An interesting letter appeared in the Monday, Jan. 20 edition of the Mountain Democrat. The writer was complaining that U.S. Representative McClintock was being compensated too much for the results garnered. Although the writer’s complaint is purely subjective, the fiscal data presented in support is reasonably accurate as can be derived from the Congressional Research Service (CRS) 2012 report on Congressional Salaries and Allowances.
Article I, Section 6 of the Constitution authorizes Congress to set its own compensation.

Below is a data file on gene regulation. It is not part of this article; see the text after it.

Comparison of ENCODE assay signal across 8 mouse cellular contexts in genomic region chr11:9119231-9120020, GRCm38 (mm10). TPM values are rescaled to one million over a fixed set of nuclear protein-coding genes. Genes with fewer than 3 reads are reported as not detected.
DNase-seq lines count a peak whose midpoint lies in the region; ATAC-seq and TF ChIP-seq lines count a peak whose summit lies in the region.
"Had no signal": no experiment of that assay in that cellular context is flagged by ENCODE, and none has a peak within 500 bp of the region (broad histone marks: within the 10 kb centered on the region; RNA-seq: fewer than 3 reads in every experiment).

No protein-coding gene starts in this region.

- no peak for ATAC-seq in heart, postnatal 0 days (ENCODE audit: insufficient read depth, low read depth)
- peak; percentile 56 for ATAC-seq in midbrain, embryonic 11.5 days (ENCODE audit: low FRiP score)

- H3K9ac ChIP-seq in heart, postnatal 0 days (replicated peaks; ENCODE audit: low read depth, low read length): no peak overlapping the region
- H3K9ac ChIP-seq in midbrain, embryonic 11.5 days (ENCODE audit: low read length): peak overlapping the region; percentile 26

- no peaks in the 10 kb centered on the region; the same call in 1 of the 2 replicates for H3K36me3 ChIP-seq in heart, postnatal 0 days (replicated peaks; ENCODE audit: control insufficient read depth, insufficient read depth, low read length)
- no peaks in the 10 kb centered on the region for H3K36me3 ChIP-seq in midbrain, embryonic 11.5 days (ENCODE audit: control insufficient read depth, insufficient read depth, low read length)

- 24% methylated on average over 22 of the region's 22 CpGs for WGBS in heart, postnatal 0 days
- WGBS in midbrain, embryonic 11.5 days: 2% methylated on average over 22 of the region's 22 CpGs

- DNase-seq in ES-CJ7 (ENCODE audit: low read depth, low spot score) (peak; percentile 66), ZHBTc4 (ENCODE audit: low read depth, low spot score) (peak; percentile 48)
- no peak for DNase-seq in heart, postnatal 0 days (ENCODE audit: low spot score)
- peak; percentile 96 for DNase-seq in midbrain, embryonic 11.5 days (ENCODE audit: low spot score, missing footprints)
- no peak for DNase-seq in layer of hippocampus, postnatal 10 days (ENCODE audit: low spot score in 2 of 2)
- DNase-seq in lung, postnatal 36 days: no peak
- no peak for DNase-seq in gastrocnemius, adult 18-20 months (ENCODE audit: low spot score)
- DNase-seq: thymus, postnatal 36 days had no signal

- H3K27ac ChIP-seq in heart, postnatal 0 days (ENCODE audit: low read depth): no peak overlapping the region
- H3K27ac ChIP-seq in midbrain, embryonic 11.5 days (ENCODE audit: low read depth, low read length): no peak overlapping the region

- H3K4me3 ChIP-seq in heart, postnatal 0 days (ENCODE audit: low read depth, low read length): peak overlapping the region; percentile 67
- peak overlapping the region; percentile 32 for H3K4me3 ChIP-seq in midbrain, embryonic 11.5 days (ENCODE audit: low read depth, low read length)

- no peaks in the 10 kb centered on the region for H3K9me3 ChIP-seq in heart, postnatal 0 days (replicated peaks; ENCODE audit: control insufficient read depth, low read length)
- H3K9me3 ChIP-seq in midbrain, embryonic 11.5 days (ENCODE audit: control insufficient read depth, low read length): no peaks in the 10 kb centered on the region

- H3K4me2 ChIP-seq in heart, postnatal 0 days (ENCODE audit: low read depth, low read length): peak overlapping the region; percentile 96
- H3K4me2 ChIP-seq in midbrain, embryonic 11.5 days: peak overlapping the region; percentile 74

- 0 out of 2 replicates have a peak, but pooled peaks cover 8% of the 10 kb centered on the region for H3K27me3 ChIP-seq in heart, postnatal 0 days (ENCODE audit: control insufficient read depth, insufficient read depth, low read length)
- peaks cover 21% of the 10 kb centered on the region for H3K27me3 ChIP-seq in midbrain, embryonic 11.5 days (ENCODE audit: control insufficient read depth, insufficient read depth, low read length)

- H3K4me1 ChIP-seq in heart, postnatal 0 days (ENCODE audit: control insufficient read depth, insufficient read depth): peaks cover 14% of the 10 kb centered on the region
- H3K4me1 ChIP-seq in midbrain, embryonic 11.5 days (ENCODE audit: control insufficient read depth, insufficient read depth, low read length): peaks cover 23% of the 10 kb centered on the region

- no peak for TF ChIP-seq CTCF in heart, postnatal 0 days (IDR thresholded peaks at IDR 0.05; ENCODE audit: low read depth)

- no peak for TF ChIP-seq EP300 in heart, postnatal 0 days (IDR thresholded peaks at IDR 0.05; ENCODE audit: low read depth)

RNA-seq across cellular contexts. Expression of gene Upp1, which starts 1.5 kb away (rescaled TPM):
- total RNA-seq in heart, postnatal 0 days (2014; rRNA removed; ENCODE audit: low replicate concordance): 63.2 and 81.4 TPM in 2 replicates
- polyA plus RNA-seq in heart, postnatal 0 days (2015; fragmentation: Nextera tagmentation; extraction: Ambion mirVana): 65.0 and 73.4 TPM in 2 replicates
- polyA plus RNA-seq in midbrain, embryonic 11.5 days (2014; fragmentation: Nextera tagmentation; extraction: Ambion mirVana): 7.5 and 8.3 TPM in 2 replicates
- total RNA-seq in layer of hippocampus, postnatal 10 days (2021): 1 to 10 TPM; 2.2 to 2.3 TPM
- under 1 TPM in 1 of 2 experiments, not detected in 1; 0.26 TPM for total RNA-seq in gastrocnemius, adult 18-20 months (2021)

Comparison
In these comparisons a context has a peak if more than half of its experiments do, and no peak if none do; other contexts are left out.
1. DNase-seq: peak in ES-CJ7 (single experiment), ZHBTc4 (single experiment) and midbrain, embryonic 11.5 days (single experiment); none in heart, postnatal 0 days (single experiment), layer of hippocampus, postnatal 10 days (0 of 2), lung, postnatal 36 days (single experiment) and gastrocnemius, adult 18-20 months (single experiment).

The 2012 CRS report contains the current results of that authorization for all members of Congress. The salary and allowances results are based on mathematical formulas and not on performance, which can only be evaluated subjectively. As can be seen, all rank-and-file U.S. House of Representatives receive the same base salary and allowances.
California has 53 elected individuals representing us in the House of Representatives who are receiving the same base pay and allowances. Each representative has had varying degrees of success that is at best, subjective. Consequently. I believe that it is unreasonable to assume that Representative McClintock is underperforming by attempting to apply subjective performance criteria to standardized salary and allowances levels that were derived through statistical formulas.
ANTHONY J. ARJIL